I'm currently doing some university lab which involves contributions to the
ZooKeeper project. For my report I summarized the process of getting a
into an ASF project. You can skip the description and jump to my offer for
help to make GIT available for the ASF.
The work flow to make changes in the ZooKeeper project is very
First a patch file needs to be created. This patch then has to be uploaded
the issue tracker as well as to the review system. However one usually
to upload the patch to the review system only after the continuous
system did successfully test it. Such a test run is triggered by a cron job
that scans the issue tracker every 5 minutes for new patches. The test run
itself takes about 20 minutes.
Uploading the patch to the review system is again a multi step process:
the web interface, select the project, select the patch file in the browser
file dialog, select the reviewers group, select the corresponding issue,
These steps of course need to be repeated if the reviewer demands changes.
Care must be taken to keep the patch files on the issue tracker and in the
review system in sync to avoid confusion.
But even if no updates to the patch are demanded, it may be necessary to
update the patch because changes have been made to the project's trunk in
meanwhile and the current patch can not be applied anymore.
If that wouldn't be complicate enough, the process does not work for binary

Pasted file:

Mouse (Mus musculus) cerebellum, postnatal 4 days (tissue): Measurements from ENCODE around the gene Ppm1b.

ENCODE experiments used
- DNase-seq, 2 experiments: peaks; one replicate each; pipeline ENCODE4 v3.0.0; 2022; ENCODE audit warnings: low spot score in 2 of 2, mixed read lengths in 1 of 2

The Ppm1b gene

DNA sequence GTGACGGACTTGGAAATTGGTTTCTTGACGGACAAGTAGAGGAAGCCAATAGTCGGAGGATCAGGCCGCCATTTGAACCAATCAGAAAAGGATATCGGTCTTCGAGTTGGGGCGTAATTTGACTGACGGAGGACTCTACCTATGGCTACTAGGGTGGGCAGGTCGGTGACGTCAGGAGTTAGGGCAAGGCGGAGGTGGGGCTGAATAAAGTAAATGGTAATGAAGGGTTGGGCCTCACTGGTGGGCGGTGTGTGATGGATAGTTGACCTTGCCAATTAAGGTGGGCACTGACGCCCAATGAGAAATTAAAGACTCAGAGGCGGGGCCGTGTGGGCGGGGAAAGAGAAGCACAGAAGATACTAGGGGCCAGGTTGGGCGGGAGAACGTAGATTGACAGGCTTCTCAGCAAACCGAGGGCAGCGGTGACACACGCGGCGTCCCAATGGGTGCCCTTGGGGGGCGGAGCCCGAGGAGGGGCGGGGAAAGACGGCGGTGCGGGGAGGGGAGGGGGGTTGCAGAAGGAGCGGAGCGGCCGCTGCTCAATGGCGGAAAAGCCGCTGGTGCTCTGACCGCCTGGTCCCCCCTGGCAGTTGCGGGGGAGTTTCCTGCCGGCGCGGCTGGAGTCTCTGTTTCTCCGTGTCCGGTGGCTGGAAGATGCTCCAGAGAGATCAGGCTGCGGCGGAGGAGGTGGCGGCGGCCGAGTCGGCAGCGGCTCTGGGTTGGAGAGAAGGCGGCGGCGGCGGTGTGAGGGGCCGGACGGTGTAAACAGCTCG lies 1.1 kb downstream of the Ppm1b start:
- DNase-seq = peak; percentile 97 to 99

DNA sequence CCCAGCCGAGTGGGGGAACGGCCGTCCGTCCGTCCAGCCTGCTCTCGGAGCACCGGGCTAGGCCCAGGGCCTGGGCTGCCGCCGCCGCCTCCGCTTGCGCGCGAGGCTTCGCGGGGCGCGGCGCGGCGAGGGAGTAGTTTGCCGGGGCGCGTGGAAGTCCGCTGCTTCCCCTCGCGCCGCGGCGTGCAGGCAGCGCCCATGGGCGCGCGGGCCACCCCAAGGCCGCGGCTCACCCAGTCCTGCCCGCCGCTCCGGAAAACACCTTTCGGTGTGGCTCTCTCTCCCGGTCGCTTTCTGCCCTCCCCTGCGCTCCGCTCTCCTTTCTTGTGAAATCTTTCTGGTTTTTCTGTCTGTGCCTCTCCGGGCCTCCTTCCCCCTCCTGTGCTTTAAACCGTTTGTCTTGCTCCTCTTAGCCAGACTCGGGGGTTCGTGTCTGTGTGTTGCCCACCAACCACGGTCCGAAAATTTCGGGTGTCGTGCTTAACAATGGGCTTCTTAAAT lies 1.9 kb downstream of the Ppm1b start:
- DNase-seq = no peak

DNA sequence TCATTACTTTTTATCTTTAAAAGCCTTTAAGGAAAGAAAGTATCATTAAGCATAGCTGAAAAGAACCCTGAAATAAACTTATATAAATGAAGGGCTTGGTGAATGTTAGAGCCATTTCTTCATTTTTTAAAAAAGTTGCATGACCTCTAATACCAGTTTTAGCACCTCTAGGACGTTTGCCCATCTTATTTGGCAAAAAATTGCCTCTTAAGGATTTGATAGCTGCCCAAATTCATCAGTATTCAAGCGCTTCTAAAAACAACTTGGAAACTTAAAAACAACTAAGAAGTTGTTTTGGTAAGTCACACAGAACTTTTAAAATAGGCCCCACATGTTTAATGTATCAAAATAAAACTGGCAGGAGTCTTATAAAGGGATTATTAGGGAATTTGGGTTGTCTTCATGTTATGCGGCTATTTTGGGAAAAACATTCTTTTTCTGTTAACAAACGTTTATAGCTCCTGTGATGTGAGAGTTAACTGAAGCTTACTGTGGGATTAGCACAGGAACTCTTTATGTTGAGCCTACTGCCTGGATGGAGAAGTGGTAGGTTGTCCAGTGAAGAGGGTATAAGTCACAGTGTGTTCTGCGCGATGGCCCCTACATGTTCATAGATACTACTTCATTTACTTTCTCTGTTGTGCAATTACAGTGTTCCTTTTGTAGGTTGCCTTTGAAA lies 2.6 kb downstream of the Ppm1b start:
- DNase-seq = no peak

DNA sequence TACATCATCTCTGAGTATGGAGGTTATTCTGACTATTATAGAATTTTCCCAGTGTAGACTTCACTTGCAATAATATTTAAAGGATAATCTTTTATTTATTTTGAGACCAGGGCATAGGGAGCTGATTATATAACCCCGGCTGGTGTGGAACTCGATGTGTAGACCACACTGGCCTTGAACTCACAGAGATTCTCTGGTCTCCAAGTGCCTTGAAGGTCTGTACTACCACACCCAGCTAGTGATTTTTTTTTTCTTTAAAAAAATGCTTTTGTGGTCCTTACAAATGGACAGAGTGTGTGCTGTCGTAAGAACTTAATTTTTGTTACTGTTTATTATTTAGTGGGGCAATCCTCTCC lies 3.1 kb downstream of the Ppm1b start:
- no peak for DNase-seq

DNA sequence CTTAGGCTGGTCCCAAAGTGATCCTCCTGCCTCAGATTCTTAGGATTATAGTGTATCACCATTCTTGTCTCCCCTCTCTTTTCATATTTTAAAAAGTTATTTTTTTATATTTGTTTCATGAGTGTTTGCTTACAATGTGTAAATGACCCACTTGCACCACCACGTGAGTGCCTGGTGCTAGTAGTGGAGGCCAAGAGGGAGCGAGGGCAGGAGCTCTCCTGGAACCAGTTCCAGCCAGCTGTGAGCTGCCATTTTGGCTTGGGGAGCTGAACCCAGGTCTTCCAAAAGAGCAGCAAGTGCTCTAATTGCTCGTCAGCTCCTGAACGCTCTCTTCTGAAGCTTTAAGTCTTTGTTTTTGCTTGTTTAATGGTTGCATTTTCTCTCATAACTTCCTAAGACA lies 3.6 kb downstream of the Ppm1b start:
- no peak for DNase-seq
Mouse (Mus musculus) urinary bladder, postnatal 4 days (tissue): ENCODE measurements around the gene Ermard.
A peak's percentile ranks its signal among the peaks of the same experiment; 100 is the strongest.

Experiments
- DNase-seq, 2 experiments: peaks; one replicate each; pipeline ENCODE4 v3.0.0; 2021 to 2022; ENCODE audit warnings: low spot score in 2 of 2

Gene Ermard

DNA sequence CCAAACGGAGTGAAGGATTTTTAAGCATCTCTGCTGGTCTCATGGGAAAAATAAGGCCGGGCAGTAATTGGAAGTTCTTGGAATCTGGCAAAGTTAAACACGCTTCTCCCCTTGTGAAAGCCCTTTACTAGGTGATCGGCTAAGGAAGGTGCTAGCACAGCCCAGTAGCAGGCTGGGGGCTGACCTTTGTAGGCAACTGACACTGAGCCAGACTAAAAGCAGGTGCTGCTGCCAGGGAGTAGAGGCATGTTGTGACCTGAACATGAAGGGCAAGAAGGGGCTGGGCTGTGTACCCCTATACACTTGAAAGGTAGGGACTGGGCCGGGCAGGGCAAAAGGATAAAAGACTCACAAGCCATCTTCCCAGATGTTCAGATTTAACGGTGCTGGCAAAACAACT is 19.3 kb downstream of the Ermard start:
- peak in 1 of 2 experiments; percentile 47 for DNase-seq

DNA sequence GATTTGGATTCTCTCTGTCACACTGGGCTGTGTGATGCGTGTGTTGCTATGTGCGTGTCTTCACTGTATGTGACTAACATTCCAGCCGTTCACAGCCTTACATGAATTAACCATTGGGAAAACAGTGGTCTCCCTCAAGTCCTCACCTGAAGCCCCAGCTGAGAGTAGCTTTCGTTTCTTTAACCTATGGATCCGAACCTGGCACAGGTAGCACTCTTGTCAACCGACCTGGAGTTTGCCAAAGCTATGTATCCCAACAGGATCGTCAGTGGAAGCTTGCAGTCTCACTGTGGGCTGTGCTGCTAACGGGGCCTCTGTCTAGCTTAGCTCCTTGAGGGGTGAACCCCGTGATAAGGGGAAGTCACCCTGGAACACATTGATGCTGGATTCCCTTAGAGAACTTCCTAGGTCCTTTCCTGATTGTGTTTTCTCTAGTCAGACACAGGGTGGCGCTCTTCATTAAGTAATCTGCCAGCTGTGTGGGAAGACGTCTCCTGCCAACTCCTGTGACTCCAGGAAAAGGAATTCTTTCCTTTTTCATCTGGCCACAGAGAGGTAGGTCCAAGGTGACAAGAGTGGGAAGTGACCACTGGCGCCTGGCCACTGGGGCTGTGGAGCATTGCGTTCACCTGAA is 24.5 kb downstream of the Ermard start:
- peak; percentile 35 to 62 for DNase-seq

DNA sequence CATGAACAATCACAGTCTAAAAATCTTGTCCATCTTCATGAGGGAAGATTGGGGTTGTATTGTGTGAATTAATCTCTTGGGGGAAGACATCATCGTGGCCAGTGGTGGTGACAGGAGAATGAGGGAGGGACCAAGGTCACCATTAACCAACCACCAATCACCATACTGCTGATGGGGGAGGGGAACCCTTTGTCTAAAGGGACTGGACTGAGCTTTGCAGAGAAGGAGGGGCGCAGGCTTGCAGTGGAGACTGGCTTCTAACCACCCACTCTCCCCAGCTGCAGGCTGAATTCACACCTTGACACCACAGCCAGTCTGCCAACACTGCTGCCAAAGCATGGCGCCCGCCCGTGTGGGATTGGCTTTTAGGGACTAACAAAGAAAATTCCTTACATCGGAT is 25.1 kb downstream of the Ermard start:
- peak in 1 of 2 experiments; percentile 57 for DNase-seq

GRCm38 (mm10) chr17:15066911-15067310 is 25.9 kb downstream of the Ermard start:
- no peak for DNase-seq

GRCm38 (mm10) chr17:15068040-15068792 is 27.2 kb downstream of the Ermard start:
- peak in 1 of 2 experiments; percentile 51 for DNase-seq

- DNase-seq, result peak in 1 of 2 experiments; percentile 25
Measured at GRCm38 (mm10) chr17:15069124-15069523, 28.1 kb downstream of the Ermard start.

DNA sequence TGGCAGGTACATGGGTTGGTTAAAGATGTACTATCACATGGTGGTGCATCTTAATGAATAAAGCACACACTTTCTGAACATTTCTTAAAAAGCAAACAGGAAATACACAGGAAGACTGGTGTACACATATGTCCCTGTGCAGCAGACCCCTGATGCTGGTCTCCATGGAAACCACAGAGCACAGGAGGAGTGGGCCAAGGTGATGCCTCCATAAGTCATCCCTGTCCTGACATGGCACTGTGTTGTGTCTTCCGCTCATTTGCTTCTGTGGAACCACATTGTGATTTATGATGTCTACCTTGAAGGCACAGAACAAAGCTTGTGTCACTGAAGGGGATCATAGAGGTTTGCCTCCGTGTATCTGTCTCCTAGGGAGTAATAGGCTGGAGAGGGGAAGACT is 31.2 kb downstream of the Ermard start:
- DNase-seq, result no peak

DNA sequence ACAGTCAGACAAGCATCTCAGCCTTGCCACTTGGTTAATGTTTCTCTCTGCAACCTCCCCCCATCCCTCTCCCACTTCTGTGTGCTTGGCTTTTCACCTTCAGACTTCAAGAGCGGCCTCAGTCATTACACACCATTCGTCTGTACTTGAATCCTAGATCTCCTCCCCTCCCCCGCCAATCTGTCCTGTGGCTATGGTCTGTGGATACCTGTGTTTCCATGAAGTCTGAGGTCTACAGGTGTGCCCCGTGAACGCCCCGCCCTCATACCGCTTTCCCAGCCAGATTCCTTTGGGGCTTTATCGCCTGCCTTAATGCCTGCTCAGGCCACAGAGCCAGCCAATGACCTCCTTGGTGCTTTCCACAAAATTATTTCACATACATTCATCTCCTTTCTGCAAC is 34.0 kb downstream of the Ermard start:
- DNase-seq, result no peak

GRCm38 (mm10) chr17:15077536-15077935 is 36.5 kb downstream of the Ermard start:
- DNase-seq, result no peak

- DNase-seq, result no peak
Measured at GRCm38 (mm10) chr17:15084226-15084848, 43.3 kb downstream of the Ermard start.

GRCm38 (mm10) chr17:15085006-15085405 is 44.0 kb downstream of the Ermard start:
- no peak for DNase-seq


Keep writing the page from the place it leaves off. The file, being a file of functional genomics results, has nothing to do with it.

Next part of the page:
files, since the patch files can not express them and is brittle in
It seems for example that the continuous integration system may not always
to apply the patches on a clean checkout of the trunk but on some dirty
To solve the headaches described above, I propose the introduction of the
review system Gerrit together with GIT. Then the patch process for the
committer would be reduced to a simple invocation of "git push gerrit".
In the background the following things happen:
* Gerrit either creates a new change to be reviewed or detects an update
an existing review
* The change description is taken from the commit message
* Gerrit scans the commit message for an issue number and can post a
to the issue tracker
* The jenkins-gerrit-plugin _immediately_ starts to test the change and
its result as a comment to Gerrit
* After a successful review Gerrit automatically merges the change in the
trunk, using the merge capabilities of GIT. Only in rare cases would it be
necessary to update patches because the same file has changed in trunk.
* Problems with dirty checkouts in Jenkins or binary files don't exist
Jenkins uses GIT instead of handling patch files. Issue tracker and review
system syncing is not a problem because patches are only in the review
Votes are recorded in Gerrit.
I've set up a Gerrit-Jenkins combo on my own server for my work on
How can I help? I'm living in Switzerland. I'm not an Apache committer.
Thomas Koch, http://www.koch.ro